Jan Swafford’s biographies of Charles Ives and Johannes Brahms have established him as a revered music historian, capable of bringing his subjects vibrantly to life. His magnificent new biography of Ludwig van Beethoven peels away layers of legend to get to the living, breathing human being who composed some of the world’s most iconic music. Swafford mines sources never before used in English-language biographies to reanimate the revolutionary ferment of Enlightenment-era Bonn, where Beethoven grew up and imbibed the ideas that would shape all of his future work. Swafford then tracks his subject to Vienna, capital of European music, where Beethoven built his career in the face of critical incomprehension, crippling ill health, romantic rejection, and “fate’s hammer,” his ever-encroaching deafness. Throughout, Swafford offers insightful readings of Beethoven’s key works.
More than a decade in the making, this will be the standard Beethoven biography for years to come.
In this brilliant, exhaustive story, biographer and music historian Swafford (Johannes Brahms) brings new life to Beethoven, animating the composer's immersion in music and his tenacious grip on his ideas related to music's ability to deepen the world's beauty, tragedy, and comedy. Drawing on never-before-seen sources, Swafford chronicles year-by-year Beethoven's life and music from his birth and childhood in Bonn, his earliest compositions at age 12 to his deafness at age 27; his struggles to distinguish himself from his teachers and models, such as Haydn; and his composition of the great Ninth Symphony. By the time he was 20, Swafford points out, Beethoven was a "splendid young talent flexing his creative muscles, showing off a precocious knowledge of harmony, the orchestra, and operatic-style expressiveness." Swafford wonderfully describes Beethoven's going deaf: "For Beethoven, this was a decay from within: a slow death, the mind watching it, helpless before the grinding of fate. Fate would become an abiding theme for him, its import always hostile."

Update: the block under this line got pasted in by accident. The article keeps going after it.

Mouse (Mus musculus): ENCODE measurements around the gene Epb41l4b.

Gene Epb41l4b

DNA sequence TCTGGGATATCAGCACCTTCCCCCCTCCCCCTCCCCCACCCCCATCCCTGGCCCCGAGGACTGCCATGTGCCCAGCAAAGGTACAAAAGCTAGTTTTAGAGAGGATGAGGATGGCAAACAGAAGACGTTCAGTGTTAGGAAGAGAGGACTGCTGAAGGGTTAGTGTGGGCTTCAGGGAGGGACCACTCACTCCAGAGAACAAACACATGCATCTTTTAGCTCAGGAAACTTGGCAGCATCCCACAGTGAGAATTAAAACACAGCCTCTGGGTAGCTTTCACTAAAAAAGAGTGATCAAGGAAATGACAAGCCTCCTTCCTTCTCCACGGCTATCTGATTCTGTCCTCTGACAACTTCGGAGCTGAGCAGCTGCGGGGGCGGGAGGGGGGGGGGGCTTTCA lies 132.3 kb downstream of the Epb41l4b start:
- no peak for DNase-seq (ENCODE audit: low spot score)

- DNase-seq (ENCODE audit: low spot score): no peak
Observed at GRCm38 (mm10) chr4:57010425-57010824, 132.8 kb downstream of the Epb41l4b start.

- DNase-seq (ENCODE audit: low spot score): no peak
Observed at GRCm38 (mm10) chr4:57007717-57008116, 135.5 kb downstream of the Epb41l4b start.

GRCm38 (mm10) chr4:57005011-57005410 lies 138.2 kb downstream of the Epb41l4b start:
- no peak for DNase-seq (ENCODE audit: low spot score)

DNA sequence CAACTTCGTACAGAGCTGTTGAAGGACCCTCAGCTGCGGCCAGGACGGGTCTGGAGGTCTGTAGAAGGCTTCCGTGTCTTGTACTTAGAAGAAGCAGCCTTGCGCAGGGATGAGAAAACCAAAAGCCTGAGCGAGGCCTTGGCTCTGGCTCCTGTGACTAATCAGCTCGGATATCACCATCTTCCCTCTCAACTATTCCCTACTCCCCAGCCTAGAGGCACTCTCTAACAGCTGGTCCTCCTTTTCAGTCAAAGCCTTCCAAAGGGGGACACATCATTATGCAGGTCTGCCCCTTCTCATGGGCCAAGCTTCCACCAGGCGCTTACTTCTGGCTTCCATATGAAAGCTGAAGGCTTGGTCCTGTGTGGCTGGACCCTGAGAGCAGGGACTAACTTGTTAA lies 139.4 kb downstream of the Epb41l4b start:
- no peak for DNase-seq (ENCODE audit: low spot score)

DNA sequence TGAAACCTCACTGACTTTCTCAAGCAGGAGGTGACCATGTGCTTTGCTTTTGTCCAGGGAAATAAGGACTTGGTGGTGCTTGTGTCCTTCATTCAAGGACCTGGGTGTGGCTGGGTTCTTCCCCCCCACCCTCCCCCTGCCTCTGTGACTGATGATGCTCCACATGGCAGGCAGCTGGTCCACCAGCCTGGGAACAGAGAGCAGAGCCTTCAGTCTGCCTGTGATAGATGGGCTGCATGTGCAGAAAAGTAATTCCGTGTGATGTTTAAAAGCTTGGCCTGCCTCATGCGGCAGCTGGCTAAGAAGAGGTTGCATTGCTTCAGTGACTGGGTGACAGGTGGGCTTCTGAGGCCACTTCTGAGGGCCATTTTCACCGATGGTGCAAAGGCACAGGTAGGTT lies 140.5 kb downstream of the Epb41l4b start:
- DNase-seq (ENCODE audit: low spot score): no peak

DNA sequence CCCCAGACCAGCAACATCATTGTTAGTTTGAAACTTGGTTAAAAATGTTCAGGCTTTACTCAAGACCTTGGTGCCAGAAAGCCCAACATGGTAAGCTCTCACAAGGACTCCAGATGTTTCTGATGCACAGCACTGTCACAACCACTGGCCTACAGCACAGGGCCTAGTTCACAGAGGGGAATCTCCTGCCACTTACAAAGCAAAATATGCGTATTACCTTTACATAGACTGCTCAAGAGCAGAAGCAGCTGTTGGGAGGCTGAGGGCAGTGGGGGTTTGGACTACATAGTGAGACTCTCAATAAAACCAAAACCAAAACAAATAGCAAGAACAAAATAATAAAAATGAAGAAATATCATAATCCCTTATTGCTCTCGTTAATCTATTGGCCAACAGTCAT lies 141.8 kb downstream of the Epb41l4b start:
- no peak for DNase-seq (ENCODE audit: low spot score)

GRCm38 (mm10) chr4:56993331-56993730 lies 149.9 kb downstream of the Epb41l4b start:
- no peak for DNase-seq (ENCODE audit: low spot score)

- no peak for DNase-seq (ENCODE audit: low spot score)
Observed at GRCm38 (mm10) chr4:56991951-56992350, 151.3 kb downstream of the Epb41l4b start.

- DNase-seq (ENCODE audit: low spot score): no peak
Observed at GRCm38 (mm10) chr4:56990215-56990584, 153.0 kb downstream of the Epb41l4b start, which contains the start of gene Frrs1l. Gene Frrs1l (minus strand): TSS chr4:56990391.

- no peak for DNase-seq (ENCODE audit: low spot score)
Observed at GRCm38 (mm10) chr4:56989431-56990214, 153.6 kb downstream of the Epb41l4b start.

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A lot of unnecessary filler information here. Writing passable bit stilted and often boring. As a musician I get the details on the music, but for an everyday reader I would stay away. I’ve read better b